Is Dayton Retreating on Veto?

Dayton will Fund Legislature in the Short term

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Image Credit: Preya Samsundar/Alpha News

MINNEAPOLIS- On Friday afternoon, Gov. Mark Dayton has agreed to fund the legislature after weeks of turmoil.  

Following the passage of the state government’s 2017-2018 budget, Dayton decided to line-item veto the funding for legislative staff. Early on, in order to counter this move by the governor, members of the legislature decided to instead move funding around, most importantly away from payments for the new Senate office building. The outcome of this action would have resulted in downgrading of Minnesota’s credit rating. However, in a more recent court filing, the MN Senate indicated that it was prepared to lay off 202 staff members if the trial was ongoing by July 31, 2017.  The legislature retaliated and sued Dayton in order to receive their funding, via legal measures such as injunctive relief, which would secure the funding prior to the line-item veto taking effect.

The agreement reached by the governor’s attorney, former Minnesota Supreme Court Justice Sam Hanson, and the legislature’s attorney, Doug Kelly, according to the Pioneer Press, indicated that Governor Dayton had authorized a deal to be made in order to allow legislative staff’s salaries to be paid as the court case is ongoing. In many ways, this deal served a similar role within the disagreement as the Legislature’s call for injunctive relief, as it removed the monetary, and consequently timeliness concerns of the trial.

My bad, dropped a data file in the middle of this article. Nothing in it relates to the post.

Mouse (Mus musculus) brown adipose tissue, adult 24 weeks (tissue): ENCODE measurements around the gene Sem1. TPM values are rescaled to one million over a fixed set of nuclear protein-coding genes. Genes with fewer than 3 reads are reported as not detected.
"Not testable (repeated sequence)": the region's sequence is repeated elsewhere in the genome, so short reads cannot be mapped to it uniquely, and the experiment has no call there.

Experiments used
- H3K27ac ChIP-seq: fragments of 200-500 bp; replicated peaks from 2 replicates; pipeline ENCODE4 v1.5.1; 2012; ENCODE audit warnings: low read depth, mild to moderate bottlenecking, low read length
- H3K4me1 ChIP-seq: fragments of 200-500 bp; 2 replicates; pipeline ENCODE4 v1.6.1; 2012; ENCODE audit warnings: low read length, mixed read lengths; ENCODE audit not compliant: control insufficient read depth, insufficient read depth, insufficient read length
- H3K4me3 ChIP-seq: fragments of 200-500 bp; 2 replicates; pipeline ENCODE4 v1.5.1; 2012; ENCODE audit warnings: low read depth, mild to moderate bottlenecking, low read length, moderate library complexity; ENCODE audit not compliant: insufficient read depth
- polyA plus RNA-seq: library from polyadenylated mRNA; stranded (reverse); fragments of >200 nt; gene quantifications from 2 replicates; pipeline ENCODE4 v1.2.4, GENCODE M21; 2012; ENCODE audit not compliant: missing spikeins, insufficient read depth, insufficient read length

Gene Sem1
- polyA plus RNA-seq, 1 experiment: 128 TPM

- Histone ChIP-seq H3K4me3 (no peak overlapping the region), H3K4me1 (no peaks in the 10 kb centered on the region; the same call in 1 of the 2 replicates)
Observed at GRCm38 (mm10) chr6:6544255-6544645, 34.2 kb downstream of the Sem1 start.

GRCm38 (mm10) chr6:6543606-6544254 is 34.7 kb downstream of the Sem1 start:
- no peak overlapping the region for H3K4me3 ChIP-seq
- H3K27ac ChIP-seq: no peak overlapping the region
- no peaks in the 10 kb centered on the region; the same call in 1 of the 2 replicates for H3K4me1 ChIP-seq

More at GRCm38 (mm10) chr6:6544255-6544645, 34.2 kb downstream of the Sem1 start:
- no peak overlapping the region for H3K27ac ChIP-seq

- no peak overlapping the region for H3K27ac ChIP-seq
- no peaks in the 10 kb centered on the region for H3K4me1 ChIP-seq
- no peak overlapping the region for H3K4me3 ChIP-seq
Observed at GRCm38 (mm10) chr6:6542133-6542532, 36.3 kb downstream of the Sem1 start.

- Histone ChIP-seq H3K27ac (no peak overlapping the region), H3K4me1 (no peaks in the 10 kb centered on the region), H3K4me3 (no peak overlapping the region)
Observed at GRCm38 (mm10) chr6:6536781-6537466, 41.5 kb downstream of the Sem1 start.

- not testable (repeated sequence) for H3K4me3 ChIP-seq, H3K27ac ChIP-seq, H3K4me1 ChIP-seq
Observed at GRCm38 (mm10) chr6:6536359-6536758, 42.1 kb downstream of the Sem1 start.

“It’s not going to throw people out of their jobs and it’s not going to jeopardize the bond rating and the like,” Dayton told the Pioneer Press about the deal. In a filing by the governor in relation to the case he stated that, “Gov. Dayton remains willing to listen to the Senate and House’s requests for funding necessary for them to perform their critical, core functions.”

To this end Governor Dayton argued in a different court filing for the appointment of a special paymaster in order to make payments that would alleviate the situation for legislative staff members as the need arose.

While the deal to fund the legislature until the end of the trial has in essence solved at least some of the issues at hand, the proceedings will still seek to determine whether or not Gov. Dayton acted constitutionally by line item vetoing the legislature in the first place.

Henry Carras